For all three categories, 92% of respondents document communication within the final report or an addendum (11 of 12 urgent; 11 of 12 significant, unexpected; and 24 of 26 critical), and 8% document separately from the report (1 of 12 urgent, 1 of 12 significant, and 2 of 26 critical); none reported that documentation was not required. The elements documented are shown in Figure 5.
The next set of questions concerned who could receive a critical/urgent/significant, unexpected diagnosis—15 of 38 (39%) said residents or fellows could receive results, 7 of 38 (18%) said only attending physicians could receive results, and 16 of 38 (42%) said their policy did not specify whether trainees could receive results. The next question asked was “If a specimen is procured by a provider who is not part of the patient's continuing care team (eg, interventional radiology), does your policy specify who is the preferred physician to receive a critical value?” A member of the primary team was required by 10 of 38 (26%) and preferred by 6 of 38 (16%), a member of the procuring team was required by 3 of 38 (8%) and preferred by 2 of 38 (5%), either team was considered equally acceptable by 14 of 38 (37%).
Twenty-three of 38 (61%) respondents indicated that their laboratory had a policy for escalation if the initial contact could not be reached and 15 of 38 (39%) did not. Eighteen of 38 (47%) respondents indicated their laboratory had a process for auditing and quality assessment for urgent/unexpected value callbacks; 20 of 38 (53%) did not.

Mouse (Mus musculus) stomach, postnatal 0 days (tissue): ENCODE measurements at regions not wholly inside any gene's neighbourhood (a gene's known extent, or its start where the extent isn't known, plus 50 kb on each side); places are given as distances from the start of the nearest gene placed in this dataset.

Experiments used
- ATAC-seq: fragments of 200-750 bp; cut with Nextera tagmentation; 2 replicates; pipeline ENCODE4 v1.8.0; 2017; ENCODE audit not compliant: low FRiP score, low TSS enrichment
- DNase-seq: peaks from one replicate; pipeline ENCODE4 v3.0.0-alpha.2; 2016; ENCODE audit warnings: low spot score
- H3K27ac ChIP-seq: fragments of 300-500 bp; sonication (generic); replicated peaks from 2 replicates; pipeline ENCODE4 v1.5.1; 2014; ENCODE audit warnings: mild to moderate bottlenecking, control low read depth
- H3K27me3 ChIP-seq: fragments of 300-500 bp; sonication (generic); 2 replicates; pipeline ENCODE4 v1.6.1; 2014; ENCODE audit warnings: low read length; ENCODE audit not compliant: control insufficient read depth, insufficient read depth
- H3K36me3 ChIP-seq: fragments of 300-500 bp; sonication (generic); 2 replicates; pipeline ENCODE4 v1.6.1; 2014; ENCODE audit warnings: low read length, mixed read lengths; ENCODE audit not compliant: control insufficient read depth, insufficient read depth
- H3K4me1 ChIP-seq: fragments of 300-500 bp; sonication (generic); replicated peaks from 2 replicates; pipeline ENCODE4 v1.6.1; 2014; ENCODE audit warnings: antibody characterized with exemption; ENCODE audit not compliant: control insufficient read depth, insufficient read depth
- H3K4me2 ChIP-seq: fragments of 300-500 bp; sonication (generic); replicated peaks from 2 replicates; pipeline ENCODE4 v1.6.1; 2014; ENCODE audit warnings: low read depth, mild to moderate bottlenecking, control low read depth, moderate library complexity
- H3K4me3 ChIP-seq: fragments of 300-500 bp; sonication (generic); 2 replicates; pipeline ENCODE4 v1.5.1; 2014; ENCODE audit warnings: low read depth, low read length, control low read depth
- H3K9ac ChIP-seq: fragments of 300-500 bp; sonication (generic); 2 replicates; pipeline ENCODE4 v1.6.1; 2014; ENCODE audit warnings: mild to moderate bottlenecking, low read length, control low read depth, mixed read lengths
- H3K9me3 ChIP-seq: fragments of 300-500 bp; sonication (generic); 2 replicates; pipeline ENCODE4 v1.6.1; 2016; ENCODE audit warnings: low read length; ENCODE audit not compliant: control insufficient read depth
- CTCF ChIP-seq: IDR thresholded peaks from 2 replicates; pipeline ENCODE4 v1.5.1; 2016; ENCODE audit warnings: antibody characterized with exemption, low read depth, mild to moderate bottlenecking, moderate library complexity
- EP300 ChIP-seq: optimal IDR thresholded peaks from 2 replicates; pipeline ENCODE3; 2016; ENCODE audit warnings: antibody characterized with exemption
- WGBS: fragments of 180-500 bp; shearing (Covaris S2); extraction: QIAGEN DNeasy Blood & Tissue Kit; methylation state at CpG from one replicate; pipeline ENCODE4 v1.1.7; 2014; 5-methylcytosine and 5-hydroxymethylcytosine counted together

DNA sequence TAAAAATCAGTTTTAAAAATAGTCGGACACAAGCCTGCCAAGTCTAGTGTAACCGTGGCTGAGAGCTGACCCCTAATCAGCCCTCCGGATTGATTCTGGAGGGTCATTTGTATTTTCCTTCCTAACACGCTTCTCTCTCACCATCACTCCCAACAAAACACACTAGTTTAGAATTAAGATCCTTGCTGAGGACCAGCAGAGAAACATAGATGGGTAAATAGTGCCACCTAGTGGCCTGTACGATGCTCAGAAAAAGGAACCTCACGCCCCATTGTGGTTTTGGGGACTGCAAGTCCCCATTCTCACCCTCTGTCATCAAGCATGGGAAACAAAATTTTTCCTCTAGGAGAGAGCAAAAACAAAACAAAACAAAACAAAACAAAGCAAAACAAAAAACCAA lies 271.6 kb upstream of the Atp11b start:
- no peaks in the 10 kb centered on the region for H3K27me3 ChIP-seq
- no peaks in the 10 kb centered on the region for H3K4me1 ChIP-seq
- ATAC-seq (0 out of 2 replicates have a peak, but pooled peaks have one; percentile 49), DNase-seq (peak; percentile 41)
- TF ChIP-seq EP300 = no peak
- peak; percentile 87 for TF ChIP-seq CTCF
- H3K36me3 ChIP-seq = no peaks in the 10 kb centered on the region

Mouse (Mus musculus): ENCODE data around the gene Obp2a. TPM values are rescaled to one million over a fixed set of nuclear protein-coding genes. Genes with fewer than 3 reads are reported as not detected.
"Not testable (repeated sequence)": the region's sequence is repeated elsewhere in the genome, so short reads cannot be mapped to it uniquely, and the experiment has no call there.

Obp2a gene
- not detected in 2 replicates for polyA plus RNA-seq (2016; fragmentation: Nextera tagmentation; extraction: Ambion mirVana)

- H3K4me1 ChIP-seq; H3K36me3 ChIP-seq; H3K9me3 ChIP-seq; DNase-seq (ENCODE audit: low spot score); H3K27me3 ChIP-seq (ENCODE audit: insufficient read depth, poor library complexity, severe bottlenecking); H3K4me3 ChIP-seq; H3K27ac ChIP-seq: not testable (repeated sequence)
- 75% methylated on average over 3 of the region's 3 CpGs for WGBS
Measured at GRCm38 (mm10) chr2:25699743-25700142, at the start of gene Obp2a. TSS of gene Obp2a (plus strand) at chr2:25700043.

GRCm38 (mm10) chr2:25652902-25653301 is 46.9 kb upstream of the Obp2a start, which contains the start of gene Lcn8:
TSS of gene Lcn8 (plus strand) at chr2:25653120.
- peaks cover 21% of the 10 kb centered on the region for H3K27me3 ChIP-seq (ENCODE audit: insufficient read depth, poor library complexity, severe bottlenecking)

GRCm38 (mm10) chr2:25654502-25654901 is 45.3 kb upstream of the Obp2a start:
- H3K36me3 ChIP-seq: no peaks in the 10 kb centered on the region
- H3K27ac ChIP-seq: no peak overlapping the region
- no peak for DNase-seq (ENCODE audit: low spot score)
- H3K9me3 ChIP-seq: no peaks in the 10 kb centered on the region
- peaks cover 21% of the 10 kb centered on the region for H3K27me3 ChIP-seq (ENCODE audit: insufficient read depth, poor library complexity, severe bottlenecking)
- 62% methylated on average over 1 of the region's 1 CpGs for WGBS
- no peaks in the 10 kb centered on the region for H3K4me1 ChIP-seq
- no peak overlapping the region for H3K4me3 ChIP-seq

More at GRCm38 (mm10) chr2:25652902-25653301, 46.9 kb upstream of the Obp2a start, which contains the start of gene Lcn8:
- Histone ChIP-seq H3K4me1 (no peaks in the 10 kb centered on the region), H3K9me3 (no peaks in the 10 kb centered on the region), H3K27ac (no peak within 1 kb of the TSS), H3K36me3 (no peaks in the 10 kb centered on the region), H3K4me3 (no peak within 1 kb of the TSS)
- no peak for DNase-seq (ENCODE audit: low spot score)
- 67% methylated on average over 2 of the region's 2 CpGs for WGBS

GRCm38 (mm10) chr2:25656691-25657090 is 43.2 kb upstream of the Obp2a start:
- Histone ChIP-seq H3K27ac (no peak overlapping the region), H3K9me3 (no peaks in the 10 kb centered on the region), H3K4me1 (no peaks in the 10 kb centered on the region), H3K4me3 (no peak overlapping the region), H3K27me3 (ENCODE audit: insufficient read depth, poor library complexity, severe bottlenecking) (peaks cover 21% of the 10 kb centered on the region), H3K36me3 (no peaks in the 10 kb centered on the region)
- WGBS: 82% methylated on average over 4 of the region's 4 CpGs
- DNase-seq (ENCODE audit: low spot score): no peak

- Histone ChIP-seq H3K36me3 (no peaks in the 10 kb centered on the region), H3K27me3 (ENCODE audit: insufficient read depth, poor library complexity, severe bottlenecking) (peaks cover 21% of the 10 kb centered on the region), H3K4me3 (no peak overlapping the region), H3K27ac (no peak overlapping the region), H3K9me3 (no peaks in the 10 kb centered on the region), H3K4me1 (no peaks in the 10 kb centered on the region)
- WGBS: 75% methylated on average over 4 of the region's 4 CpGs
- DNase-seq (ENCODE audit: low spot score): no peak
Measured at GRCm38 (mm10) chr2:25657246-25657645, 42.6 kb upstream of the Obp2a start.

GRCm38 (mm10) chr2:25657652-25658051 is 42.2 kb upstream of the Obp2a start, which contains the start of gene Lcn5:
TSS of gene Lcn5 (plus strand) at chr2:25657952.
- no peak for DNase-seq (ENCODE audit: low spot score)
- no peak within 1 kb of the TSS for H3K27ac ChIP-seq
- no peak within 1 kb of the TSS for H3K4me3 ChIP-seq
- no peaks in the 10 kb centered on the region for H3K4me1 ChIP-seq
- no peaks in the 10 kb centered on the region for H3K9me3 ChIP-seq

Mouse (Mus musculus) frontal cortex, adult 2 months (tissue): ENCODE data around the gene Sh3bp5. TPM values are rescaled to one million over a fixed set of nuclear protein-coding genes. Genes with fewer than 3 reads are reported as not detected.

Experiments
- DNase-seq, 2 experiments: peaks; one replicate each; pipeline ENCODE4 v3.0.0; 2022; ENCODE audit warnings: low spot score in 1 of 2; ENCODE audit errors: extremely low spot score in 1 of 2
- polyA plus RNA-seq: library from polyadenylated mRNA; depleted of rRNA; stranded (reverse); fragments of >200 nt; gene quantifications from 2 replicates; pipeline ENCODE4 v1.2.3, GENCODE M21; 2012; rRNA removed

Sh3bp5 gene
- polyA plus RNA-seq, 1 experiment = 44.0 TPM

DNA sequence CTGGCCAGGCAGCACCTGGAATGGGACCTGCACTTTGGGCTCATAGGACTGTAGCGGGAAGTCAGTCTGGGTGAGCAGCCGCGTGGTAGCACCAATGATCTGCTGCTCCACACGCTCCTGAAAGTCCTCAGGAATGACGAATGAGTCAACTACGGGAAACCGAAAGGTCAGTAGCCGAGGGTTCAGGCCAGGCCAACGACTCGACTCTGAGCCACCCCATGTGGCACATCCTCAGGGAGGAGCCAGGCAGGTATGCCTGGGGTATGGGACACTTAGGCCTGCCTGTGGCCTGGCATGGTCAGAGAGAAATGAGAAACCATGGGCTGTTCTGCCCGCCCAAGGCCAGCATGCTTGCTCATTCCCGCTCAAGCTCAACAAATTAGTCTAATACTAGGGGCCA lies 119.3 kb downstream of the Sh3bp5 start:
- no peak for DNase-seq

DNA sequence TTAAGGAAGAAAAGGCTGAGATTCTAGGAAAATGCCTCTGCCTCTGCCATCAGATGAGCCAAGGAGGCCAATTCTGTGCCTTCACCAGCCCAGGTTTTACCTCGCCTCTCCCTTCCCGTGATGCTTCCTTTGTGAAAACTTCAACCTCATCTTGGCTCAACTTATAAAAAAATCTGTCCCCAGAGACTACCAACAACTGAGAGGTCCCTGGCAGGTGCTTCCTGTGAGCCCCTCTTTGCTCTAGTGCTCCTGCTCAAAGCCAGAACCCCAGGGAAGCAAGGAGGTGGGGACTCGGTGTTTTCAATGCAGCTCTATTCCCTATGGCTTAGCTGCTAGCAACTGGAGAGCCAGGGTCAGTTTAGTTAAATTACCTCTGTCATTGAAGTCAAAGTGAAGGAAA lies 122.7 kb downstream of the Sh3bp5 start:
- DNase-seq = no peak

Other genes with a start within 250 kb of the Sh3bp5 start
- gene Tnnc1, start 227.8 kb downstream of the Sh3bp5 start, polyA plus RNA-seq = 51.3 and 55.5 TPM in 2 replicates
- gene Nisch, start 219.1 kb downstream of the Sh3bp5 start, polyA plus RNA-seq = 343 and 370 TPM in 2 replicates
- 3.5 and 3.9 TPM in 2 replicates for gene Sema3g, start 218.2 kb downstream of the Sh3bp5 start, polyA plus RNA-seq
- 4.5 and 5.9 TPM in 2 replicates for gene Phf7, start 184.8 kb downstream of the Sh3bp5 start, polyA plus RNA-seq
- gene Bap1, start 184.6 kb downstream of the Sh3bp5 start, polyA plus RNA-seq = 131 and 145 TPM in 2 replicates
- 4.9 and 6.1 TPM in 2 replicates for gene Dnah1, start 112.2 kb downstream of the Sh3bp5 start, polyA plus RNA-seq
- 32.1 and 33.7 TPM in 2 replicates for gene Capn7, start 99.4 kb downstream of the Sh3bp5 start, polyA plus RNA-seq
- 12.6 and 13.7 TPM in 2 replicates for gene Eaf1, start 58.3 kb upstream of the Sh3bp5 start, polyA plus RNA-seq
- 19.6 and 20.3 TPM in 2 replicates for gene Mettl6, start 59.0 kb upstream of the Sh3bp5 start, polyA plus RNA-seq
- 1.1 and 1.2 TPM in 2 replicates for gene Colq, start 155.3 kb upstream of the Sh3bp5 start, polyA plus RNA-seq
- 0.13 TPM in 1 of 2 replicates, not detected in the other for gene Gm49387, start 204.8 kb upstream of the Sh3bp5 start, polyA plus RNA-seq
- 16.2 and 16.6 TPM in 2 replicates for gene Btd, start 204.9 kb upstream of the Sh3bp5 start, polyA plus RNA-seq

The degree of consensus among laboratories is summarized in Table 2.
The idea of critical values in the laboratory has existed since at least 1972, when the term was defined by Lundberg as “pathophysiological derangements at such variance with normal as to be life-threatening if therapy is not instituted immediately and for which immediate intervention is necessary to avoid harm to the patient.”5 Ensuring receipt of the result by the right clinician is essential to avoiding harm in these cases. Therefore, policies on reporting of clinical pathology critical values require several elements—a clear definition of the value considered critical, a clear timeframe within which the report must be communicated, a clear characterization of the individual(s) to whom the result must be communicated, a fail-safe mechanism for ensuring receipt of the result, and documentation of these elements.
There was no literature considering anatomic pathology critical values until Periera et al6 published a study on “critical values in surgical pathology” in 2004.1 They reviewed more than 2500 surgical pathology reports, and identified 0.49% as potentially “critical values,” of which only one-third had documentation of communication to the clinician. They also surveyed a small number of pathologists and clinicians and found substantial variation in interpretation of what surgical pathology results should be considered critical. In a similarly structured study of cytology “critical values,” Periera et al6 found 2.6% of values were potentially critical, of which 58% had documentation of a phone call. While there was disagreement in their survey regarding what constituted a cytology critical value, there was relative agreement on a new diagnosis of malignancy, organisms in an immunocompromised patient, and discordant preliminary and final interpretation on a fine-needle aspiration.